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Legal Rights and Protections After Bankruptcy in Texas

 Posted on May 12, 2023 in Bankruptcy

TX bankruptcy lawyerFiling for bankruptcy can be a complex and overwhelming process, but it can also provide relief and protection for those struggling with debt. If you’ve recently filed for bankruptcy in Texas, it is essential to understand your legal rights and protections to ensure you’re taking advantage of all the benefits available. This blog post will explore the key legal rights and protections available to Texans after bankruptcy, including the automatic stay, discharge of debts, exemptions, reaffirmation agreements, and credit reporting.

The Automatic Stay

After filing for bankruptcy, Texans can benefit from an essential legal protection called the automatic stay. It is a court order that prevents most creditor actions against you. This includes collection activities such as calls, letters, and lawsuits, which creditors must stop immediately.

The automatic stay is helpful to debtors harassed or threatened by creditors. It can also stop creditors from taking actions like wage garnishment, home foreclosure, or car repossession while in bankruptcy. However, it is important to remember that the automatic stay is not permanent and can be lifted if a creditor asks the court to lift it.

Discharge of Debts

Another critical legal right available to Texans after bankruptcy is the discharge of debts. Dealing with debts involves a court order that erases certain forms of debt, such as credit card debt, medical bills, and personal loans. This means that once your debts are discharged, you are no longer legally obligated to repay them.

While discharging debts can relieve overwhelmed debtors, it is crucial to understand that bankruptcy cannot discharge certain debts. For instance, tax debts, student loans, and child support obligations cannot be removed. The bankruptcy court may request selling some assets to repay your creditors before granting a discharge.


Under Texas law, certain types of property are exempt from liquidation in bankruptcy, meaning you can keep these assets even if you file for bankruptcy. Examples of exempt property in Texas include your homestead, a vehicle, household goods, and retirement accounts. The value of the exempt property varies depending on the type of property and your specific circumstances.

Exemptions can protect debtors concerned about losing their assets in bankruptcy. Keep in mind that the amount of exempt property is limited, and some assets may not be fully protected. Some states allow debtors to choose between state and federal exemptions, but Texas only allows debtors to use state exemptions.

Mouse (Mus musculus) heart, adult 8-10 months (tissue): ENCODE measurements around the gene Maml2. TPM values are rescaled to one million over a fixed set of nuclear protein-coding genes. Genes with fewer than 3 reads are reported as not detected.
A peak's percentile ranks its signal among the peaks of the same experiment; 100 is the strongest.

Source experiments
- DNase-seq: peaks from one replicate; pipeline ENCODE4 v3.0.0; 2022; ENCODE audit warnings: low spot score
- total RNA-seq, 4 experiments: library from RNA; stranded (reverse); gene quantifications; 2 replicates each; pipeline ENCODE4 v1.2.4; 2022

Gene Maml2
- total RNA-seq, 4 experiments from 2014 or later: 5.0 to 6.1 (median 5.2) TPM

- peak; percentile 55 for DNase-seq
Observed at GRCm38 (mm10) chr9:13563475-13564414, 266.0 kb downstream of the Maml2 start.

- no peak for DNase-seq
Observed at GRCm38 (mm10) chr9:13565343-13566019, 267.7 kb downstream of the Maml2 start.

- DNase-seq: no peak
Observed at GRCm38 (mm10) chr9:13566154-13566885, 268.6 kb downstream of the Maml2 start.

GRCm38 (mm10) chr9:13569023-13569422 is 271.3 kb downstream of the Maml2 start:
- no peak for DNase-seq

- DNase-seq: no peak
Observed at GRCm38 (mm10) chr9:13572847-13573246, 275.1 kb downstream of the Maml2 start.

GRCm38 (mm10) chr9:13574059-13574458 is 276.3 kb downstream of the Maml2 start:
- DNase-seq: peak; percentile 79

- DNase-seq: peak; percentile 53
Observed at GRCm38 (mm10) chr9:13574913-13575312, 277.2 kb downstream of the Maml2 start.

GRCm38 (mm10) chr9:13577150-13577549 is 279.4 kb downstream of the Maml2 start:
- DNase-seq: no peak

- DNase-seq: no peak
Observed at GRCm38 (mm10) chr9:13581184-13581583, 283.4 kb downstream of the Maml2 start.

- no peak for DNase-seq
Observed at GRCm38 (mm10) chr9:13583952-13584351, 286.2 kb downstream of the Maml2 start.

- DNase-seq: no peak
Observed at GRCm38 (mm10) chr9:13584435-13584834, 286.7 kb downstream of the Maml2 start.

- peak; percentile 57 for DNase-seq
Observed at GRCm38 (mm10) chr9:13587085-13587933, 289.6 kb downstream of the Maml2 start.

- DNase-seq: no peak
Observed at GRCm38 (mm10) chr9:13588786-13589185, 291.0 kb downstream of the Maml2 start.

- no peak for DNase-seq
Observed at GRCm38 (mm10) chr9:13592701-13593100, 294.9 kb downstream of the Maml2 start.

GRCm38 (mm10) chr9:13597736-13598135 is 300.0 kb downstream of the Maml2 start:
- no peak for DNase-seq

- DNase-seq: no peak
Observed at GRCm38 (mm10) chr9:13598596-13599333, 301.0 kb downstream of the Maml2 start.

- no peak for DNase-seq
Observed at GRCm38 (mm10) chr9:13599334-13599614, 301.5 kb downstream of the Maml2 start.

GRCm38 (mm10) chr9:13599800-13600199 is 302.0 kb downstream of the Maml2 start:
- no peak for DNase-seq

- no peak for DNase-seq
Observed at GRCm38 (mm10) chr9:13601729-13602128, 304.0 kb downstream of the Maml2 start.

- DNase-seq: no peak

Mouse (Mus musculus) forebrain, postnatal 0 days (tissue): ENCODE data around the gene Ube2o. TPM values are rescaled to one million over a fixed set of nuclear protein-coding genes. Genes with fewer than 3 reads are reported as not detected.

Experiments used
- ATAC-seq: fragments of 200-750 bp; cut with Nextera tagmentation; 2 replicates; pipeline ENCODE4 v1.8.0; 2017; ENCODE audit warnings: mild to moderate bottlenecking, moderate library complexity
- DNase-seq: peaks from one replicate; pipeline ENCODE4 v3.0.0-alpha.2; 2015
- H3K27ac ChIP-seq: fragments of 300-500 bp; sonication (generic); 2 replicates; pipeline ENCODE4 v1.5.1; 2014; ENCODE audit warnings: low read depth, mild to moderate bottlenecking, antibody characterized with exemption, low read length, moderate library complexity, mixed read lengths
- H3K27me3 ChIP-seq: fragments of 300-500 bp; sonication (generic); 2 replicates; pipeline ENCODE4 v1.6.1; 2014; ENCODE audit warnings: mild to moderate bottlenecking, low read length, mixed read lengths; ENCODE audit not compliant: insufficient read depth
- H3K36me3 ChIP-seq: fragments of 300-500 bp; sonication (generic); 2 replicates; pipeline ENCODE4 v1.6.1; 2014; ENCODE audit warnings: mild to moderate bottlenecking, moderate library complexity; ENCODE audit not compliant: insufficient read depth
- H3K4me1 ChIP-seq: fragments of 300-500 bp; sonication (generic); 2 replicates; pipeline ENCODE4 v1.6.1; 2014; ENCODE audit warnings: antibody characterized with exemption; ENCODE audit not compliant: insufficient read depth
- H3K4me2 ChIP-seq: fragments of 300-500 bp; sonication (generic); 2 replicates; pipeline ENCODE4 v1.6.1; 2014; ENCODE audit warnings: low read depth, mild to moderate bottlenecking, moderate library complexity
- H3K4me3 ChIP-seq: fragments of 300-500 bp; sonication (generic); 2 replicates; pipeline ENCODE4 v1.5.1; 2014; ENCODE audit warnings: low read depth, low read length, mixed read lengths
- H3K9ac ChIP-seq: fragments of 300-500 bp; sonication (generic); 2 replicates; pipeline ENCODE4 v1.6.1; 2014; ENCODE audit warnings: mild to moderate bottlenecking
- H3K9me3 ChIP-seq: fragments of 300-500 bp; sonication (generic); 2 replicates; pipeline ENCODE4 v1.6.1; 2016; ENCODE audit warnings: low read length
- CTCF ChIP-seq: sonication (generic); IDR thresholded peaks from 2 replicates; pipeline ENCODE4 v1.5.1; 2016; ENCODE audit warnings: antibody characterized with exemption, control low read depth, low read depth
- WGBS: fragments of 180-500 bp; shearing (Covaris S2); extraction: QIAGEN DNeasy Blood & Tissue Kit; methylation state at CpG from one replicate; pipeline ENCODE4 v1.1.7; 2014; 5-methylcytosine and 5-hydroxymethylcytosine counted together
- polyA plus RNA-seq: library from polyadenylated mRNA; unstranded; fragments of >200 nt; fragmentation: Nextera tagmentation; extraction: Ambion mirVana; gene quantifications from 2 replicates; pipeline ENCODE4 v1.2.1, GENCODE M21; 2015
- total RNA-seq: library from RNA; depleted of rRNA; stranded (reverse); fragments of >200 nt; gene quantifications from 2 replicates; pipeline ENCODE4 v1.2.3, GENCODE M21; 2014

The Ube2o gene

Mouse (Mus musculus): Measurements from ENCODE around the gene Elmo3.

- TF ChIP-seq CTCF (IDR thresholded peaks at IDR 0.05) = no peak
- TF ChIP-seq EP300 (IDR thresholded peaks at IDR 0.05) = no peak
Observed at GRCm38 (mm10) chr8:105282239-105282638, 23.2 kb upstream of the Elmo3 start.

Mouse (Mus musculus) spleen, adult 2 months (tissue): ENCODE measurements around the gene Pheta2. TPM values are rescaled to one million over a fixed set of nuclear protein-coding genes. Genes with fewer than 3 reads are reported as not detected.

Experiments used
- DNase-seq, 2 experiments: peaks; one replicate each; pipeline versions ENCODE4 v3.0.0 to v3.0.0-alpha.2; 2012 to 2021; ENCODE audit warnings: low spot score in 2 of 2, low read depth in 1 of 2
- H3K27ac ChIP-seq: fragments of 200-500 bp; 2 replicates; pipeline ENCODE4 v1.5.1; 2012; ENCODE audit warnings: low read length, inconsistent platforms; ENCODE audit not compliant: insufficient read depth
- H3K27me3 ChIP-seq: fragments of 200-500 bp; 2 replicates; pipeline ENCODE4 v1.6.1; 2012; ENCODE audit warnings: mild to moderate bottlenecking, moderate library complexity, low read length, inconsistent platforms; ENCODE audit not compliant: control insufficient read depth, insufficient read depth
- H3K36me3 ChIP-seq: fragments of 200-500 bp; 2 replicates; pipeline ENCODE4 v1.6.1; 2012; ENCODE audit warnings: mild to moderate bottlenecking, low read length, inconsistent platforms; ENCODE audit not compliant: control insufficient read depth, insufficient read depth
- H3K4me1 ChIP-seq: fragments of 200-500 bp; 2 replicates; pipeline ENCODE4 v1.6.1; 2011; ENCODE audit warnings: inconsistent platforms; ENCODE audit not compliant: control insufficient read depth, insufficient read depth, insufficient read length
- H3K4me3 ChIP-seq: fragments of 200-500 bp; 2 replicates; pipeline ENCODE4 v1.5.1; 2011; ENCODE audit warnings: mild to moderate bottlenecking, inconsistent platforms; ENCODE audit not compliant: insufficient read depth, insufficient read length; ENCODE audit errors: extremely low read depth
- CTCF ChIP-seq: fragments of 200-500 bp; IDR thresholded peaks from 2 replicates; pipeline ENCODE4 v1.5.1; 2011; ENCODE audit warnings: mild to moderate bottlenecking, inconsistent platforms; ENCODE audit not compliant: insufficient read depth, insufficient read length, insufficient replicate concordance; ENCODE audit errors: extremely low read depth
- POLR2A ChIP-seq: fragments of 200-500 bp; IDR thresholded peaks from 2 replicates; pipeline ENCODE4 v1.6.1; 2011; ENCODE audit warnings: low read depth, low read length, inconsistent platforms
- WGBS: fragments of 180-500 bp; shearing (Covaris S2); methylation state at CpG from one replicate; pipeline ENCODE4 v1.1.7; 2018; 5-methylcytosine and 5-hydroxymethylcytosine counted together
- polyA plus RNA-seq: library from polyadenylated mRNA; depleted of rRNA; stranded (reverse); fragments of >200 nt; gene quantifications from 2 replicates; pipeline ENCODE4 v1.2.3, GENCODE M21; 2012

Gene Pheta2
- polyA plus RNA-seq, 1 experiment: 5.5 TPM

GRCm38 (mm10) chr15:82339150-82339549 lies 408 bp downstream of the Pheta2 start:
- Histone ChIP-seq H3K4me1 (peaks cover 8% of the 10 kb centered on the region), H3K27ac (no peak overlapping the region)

Reaffirmation Agreements

A reaffirmation agreement is a contract between you and a creditor in which you agree to continue paying a debt after bankruptcy. Reaffirmation agreements can be helpful if you want to keep a specific asset, such as a car or a home, and are willing and able to continue paying the debt.

Carefully consider the consequences of entering into a reaffirmation agreement. If you default on the debt after bankruptcy, the creditor may be able to take collection action against you, such as garnishing your wages or repossessing your asset. The bankruptcy court must approve any reaffirmation agreements and may reject them if they are not in your best interest.

Credit Reporting and Credit Scores

Ensure you understand how bankruptcy can affect your credit report and score. Bankruptcy will remain on your credit report for up to 10 years and can significantly lower your credit score. However, it is essential to remember that bankruptcy is not the end of your financial life, and there are steps you can take to rebuild your credit score over time.

If you want to rebuild your credit score after bankruptcy, you can consider getting a secured credit card or asking someone to add you as an authorized user on their account. Doing so shows that you can use credit wisely and develop a favorable credit history.

Review your credit report regularly to ensure all information is accurate and up-to-date. If you find errors on your credit report, you can dispute them with the credit reporting agency to have them removed.

Contact a Fort Worth Bankruptcy Lawyer

Considering bankruptcy in Texas can be complex and overwhelming. It is crucial to seek guidance from an experienced Texas debt attorney to make the right financial and legal decision for your circumstances.


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